Skip to content

Recovery Act: NIH Challenge Grants – NIMH Areas

American Recovery and Reinvestment Act of 2009

NIH Challenge Grants in Health and Science Research (RFA-OD-09-003 )

National Institute of Mental Health

NIH has received new funds for Fiscal Years 2009 and 2010 as part of the American Recovery & Reinvestment Act of 2009 (Recovery Act), Pub. L. No. 111-5. The NIH has designated at least $200 million in FYs 2009 – 2010 for a new initiative called the NIH Challenge Grants in Health and Science Research .

This new program will support research on topic areas that address specific scientific and health research challenges in biomedical and behavioral research that would benefit from significant 2-year jumpstart funds.

The NIH has identified a range of Challenge Areas that focus on specific knowledge gaps, scientific opportunities, new technologies, data generation, or research methods that would benefit from an influx of funds to quickly advance the area in significant ways. Each NIH Institute, Center, and Office has selected specific Challenge Topics within the broad Challenge Areas  related to its mission. The research in these Challenge Areas should have a high impact in biomedical or behavioral science and/or public health.

NIH anticipates funding in total 200 or more Challenge grants, each up to 2 years and up to $1 million in total costs, pending the number and quality of applications and availability of funds. In addition to mental health projects that may receive funding from central NIH resources, NIMH plans to commit approximately $45 million per year of its Recovery Act funding to the Challenge Grants initiative.

In addition, Recovery Act funds allocated to NIH specifically for comparative effectiveness research (CER) may be available to support additional grants. Projects receiving these funds will need to meet this definition of CER: “a rigorous evaluation of the impact of different options that are available for treating a given medical condition for a particular set of patients. Such a study may compare similar treatments, such as competing drugs, or it may analyze very different approaches, such as surgery and drug therapy.” Such research may include the development and use of clinical registries, clinical data networks, and other forms of electronic health data that can be used to generate or obtain outcomes data as they apply to CER.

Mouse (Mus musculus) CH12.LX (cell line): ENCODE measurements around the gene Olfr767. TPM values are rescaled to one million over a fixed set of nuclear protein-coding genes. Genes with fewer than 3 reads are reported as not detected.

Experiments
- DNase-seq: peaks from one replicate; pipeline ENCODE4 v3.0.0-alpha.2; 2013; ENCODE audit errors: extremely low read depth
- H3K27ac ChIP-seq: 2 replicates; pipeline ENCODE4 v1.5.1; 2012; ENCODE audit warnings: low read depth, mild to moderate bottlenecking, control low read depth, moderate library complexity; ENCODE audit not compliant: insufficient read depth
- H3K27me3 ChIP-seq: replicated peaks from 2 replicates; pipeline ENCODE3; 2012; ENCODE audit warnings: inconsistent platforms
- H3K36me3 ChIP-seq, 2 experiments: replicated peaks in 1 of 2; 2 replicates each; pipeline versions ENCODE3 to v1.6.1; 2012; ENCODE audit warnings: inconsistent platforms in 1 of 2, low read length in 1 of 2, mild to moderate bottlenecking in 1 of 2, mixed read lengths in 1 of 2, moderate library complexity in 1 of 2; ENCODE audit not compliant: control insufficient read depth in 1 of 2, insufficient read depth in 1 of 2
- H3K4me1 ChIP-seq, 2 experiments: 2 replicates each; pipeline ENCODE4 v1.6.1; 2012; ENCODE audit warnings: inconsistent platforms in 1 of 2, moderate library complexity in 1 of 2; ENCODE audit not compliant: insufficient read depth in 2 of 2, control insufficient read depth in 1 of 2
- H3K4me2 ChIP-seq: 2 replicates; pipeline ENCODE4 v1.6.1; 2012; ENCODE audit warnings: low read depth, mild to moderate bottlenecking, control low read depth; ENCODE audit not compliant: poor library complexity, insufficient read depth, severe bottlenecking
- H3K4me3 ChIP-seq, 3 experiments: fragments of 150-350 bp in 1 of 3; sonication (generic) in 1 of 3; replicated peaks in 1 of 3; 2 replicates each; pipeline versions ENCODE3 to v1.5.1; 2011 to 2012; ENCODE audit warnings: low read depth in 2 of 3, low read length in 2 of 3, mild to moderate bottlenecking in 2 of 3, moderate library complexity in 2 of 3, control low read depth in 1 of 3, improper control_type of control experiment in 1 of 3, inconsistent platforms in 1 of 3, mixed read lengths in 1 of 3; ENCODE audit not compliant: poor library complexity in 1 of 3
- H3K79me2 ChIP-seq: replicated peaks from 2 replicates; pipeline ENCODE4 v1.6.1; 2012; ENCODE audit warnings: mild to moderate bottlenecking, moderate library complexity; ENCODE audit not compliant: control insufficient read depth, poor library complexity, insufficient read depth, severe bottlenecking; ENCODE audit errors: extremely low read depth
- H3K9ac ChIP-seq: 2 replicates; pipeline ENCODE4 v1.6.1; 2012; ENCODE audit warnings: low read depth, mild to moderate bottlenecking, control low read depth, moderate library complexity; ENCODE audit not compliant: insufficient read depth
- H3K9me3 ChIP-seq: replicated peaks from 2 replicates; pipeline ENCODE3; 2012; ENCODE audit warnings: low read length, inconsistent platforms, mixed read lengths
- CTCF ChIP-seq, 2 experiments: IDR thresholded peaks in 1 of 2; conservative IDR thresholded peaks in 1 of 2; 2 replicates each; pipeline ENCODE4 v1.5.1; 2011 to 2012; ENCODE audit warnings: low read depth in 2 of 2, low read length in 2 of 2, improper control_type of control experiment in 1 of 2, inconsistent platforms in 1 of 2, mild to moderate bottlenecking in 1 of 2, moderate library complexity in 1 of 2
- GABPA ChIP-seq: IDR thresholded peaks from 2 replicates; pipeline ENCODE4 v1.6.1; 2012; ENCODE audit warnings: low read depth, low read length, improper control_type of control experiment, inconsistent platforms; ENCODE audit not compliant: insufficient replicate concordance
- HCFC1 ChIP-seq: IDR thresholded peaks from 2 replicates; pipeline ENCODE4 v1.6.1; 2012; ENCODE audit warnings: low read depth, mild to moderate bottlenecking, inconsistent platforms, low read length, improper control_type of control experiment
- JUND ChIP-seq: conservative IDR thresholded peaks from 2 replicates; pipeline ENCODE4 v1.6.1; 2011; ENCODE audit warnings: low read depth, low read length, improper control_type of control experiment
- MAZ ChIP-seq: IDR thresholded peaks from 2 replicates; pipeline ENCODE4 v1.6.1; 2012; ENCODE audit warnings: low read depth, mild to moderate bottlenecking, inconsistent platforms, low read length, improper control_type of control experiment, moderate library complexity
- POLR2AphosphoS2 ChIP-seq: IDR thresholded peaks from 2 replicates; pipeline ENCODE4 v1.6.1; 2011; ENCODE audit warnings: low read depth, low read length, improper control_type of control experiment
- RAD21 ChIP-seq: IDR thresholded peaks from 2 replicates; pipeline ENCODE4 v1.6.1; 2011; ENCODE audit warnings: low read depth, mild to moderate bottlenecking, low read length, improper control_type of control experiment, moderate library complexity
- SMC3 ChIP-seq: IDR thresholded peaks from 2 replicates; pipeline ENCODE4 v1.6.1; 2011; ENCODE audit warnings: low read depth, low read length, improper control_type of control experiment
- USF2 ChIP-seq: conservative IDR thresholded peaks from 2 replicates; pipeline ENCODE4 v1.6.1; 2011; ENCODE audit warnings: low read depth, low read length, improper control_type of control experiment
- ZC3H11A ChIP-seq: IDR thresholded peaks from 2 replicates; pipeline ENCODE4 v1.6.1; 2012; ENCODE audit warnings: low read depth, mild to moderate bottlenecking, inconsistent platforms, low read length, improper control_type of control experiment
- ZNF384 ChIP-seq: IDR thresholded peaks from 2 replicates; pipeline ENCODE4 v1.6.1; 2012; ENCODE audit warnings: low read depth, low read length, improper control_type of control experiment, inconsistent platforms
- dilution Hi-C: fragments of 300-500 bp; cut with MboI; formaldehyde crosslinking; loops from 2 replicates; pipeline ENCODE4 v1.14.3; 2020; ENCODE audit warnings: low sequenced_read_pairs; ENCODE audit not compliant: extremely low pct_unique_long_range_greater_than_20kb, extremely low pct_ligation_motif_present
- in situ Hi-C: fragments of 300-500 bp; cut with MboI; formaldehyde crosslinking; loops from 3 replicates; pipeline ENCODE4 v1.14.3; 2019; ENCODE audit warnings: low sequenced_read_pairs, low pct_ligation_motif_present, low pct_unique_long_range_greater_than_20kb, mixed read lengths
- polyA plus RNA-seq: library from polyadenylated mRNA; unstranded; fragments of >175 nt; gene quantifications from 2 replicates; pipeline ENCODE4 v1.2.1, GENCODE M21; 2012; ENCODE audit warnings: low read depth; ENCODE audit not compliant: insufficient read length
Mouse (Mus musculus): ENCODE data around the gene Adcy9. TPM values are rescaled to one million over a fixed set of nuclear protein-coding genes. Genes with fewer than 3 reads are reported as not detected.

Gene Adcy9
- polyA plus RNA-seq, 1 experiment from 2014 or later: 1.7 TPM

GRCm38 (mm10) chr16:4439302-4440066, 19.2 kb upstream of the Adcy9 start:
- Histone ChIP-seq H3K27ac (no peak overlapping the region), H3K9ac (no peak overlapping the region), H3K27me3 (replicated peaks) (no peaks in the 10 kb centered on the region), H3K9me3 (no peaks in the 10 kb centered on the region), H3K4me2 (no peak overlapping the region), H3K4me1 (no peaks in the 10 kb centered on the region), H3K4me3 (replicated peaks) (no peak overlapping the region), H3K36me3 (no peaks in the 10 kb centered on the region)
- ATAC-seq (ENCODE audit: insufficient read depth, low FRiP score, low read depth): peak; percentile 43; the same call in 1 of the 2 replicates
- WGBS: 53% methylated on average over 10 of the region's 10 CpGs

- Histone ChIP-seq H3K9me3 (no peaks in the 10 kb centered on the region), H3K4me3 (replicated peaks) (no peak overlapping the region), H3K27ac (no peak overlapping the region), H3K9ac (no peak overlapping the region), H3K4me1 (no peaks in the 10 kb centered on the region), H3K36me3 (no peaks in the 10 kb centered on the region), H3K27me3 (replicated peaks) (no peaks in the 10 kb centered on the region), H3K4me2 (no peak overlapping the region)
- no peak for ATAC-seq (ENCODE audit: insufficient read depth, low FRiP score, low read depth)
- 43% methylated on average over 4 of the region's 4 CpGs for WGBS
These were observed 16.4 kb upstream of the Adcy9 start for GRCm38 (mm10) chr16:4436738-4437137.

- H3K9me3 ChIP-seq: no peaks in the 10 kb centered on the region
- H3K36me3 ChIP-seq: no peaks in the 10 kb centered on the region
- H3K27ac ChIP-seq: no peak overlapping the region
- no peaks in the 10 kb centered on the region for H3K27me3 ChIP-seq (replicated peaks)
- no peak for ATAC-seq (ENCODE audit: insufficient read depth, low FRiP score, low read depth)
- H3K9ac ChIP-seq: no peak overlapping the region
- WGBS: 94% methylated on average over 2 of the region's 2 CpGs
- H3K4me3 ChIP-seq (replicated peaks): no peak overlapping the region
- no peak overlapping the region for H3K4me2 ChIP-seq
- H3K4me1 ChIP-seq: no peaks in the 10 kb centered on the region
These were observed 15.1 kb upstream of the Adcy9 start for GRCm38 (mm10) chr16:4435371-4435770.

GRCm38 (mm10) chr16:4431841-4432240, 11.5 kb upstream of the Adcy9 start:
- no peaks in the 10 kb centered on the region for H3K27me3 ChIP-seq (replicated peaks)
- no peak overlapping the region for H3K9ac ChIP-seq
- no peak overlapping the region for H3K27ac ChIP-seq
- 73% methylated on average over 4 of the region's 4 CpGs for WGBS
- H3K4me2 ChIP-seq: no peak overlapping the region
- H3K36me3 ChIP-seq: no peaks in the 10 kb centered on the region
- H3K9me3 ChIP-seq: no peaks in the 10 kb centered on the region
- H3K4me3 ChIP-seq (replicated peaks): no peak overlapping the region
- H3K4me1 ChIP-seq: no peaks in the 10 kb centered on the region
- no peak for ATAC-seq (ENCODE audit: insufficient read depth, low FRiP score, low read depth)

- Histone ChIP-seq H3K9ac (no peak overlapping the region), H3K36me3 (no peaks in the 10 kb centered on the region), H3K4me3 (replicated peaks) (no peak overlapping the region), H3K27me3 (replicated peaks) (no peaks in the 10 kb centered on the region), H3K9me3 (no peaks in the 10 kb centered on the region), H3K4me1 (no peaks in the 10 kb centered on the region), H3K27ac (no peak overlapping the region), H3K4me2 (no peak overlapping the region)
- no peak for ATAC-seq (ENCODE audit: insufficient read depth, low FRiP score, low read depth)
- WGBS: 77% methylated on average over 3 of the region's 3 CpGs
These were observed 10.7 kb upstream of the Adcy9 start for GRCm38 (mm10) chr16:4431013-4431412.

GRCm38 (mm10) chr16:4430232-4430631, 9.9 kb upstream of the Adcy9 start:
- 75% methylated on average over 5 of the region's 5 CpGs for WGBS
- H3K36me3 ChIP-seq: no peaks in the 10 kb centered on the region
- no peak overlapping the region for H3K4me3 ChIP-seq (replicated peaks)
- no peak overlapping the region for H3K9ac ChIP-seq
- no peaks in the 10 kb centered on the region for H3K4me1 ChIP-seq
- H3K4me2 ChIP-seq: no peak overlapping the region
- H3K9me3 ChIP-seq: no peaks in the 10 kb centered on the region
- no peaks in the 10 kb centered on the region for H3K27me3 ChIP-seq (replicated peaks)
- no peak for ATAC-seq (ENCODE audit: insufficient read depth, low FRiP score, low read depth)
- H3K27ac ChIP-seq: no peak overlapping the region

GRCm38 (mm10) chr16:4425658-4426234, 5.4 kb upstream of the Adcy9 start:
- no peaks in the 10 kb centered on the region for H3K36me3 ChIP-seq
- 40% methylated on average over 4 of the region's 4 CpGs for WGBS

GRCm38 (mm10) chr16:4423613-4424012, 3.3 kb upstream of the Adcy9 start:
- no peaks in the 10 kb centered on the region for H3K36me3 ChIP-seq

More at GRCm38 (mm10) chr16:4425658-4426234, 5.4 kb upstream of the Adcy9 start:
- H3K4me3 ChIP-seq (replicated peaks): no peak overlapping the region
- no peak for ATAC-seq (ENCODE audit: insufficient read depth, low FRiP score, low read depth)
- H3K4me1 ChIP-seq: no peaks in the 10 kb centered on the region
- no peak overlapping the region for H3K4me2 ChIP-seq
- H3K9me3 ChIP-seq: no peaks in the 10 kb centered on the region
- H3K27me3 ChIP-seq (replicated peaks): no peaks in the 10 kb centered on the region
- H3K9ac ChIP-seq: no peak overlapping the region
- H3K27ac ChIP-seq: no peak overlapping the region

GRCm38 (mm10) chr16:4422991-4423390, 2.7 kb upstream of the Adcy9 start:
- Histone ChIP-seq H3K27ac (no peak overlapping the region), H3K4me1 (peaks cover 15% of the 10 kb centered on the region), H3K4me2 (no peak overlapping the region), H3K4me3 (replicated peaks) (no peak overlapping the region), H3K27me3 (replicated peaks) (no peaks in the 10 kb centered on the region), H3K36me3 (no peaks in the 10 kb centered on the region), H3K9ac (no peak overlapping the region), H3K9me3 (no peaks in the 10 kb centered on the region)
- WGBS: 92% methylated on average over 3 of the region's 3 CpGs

The application due date is April 27, 2009.

Please note: Institutions and Organizations applying for NIH Recovery Act grants MUST be registered at both Grants.gov  and eRA Commons . Registration can take up to four weeks to complete.

Broad Challenge Areas and Specific Challenge Topics

Note: Those marked with an asterisk (*) are the highest priority topics; however, applicants may apply to any of the topics.

For the National Institute of Mental Health (NIMH), these Challenge Topics are:

(01) Behavior and Behavioral Change

01-MH-101 Social networks and negative health behaviors related to HIV/AIDS. Enhance the methodology and/or devise novel methods to capture social network information for groups at high risk for negative health behaviors related to HIV/AIDS. Contact: Emile Brouwers, Ph.D., 301-443-4526, ebrouwer@mail.nih.gov

(02) Bioethics

02-MH-101 Evidence–based practice guidelines for HIV prevention strategies. Develop evidence-based practice guidelines for informed consent, standards of care, and comprehension of partial efficacy for new HIV prevention strategies (e.g., microbicides, vaccines, circumcision, PrEP). Contact: Andrew D. Forsyth, Ph.D., 301-443-8403, aforsyth@mail.nih.gov
02-OD(OSP)-101* Unique Ethical Issues Posed by Emerging Technologies. Advances in biotechnology and biomedical science raise novel ethical, legal, and social issues. Research in this area is needed to understand the unique ethical concerns related to emerging technologies (e.g., biotechnology, tissue engineering, nanomedicine, and synthetic biology). These include issues such as dual use research, privacy, safety, intellectual property, commercialization and conflict of interest, among others. Research is also needed to assess how these novel issues are addressed under current oversight and regulatory structures and identify where there may be gaps and/or need for revised or new oversight approaches. OD(OSP) Contact: Abigail Rives, 301-594-1976, rivesa@od.nih.gov; NIMH Contact: Jean Noronha, Ph.D., 301-443-3367, jnoronha@mail.nih.gov.
02-OD(OSP)-102* Ethical Issues in Health Disparities and Access to Participation in Research. Research is needed to assess the under-representation in biomedical and clinical research of U.S. minority populations, underserved populations, and populations who may be vulnerable to coercion or undue influence, to identify barriers to participation in research and to develop approaches for overcoming them. Additionally, studies are needed to assess the impact and ethical considerations of conducting biomedical and clinical research internationally in resource-limited countries. OD(OSP) Contact: Abigail Rives, 301-594-1976, rivesa@od.nih.gov; NIMH Contact: Jean Noronha, Ph.D., 301-443-3367, jnoronha@mail.nih.gov.